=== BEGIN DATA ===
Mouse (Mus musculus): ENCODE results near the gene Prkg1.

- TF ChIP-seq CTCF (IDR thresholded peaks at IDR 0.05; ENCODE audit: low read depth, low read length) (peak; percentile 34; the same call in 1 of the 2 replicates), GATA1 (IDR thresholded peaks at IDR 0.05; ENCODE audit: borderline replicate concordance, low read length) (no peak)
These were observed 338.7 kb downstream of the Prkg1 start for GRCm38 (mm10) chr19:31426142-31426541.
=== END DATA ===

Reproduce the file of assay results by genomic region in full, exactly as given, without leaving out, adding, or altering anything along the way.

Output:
Mouse (Mus musculus): ENCODE results near the gene Prkg1.

- TF ChIP-seq CTCF (IDR thresholded peaks at IDR 0.05; ENCODE audit: low read depth, low read length) (peak; percentile 34; the same call in 1 of the 2 replicates), GATA1 (IDR thresholded peaks at IDR 0.05; ENCODE audit: borderline replicate concordance, low read length) (no peak)
These were observed 338.7 kb downstream of the Prkg1 start for GRCm38 (mm10) chr19:31426142-31426541.